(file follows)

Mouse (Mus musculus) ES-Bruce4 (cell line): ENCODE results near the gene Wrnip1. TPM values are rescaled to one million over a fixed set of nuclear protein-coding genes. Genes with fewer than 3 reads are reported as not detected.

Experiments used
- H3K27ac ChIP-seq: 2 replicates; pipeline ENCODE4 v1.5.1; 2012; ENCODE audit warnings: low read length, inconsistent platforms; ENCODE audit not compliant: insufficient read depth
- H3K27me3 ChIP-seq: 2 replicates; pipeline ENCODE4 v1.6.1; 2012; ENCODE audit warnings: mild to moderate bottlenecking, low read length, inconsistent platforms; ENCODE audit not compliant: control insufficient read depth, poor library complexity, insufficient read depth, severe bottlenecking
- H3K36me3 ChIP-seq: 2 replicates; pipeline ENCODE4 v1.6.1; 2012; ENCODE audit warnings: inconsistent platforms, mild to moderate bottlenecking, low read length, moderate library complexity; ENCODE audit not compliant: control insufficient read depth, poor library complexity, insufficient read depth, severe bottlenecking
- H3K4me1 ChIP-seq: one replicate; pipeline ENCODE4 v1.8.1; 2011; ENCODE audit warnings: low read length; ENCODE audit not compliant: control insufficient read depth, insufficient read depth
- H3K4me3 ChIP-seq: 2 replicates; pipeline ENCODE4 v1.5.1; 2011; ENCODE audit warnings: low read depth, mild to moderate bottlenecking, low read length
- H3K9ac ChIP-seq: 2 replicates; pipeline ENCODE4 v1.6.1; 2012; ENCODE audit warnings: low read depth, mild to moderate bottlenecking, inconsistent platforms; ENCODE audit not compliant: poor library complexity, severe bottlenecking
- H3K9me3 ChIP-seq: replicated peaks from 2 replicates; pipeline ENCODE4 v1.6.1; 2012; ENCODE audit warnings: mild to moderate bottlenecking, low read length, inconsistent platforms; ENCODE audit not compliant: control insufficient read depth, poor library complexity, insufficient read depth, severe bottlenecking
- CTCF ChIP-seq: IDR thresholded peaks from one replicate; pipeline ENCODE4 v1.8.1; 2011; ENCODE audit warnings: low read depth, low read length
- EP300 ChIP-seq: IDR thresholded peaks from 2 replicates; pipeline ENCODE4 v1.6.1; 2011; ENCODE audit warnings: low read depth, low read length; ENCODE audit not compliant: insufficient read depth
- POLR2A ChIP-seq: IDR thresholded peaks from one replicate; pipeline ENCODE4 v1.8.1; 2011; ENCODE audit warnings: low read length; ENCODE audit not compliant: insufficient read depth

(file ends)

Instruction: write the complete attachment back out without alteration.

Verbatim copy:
Mouse (Mus musculus) ES-Bruce4 (cell line): ENCODE results near the gene Wrnip1. TPM values are rescaled to one million over a fixed set of nuclear protein-coding genes. Genes with fewer than 3 reads are reported as not detected.

Experiments used
- H3K27ac ChIP-seq: 2 replicates; pipeline ENCODE4 v1.5.1; 2012; ENCODE audit warnings: low read length, inconsistent platforms; ENCODE audit not compliant: insufficient read depth
- H3K27me3 ChIP-seq: 2 replicates; pipeline ENCODE4 v1.6.1; 2012; ENCODE audit warnings: mild to moderate bottlenecking, low read length, inconsistent platforms; ENCODE audit not compliant: control insufficient read depth, poor library complexity, insufficient read depth, severe bottlenecking
- H3K36me3 ChIP-seq: 2 replicates; pipeline ENCODE4 v1.6.1; 2012; ENCODE audit warnings: inconsistent platforms, mild to moderate bottlenecking, low read length, moderate library complexity; ENCODE audit not compliant: control insufficient read depth, poor library complexity, insufficient read depth, severe bottlenecking
- H3K4me1 ChIP-seq: one replicate; pipeline ENCODE4 v1.8.1; 2011; ENCODE audit warnings: low read length; ENCODE audit not compliant: control insufficient read depth, insufficient read depth
- H3K4me3 ChIP-seq: 2 replicates; pipeline ENCODE4 v1.5.1; 2011; ENCODE audit warnings: low read depth, mild to moderate bottlenecking, low read length
- H3K9ac ChIP-seq: 2 replicates; pipeline ENCODE4 v1.6.1; 2012; ENCODE audit warnings: low read depth, mild to moderate bottlenecking, inconsistent platforms; ENCODE audit not compliant: poor library complexity, severe bottlenecking
- H3K9me3 ChIP-seq: replicated peaks from 2 replicates; pipeline ENCODE4 v1.6.1; 2012; ENCODE audit warnings: mild to moderate bottlenecking, low read length, inconsistent platforms; ENCODE audit not compliant: control insufficient read depth, poor library complexity, insufficient read depth, severe bottlenecking
- CTCF ChIP-seq: IDR thresholded peaks from one replicate; pipeline ENCODE4 v1.8.1; 2011; ENCODE audit warnings: low read depth, low read length
- EP300 ChIP-seq: IDR thresholded peaks from 2 replicates; pipeline ENCODE4 v1.6.1; 2011; ENCODE audit warnings: low read depth, low read length; ENCODE audit not compliant: insufficient read depth
- POLR2A ChIP-seq: IDR thresholded peaks from one replicate; pipeline ENCODE4 v1.8.1; 2011; ENCODE audit warnings: low read length; ENCODE audit not compliant: insufficient read depth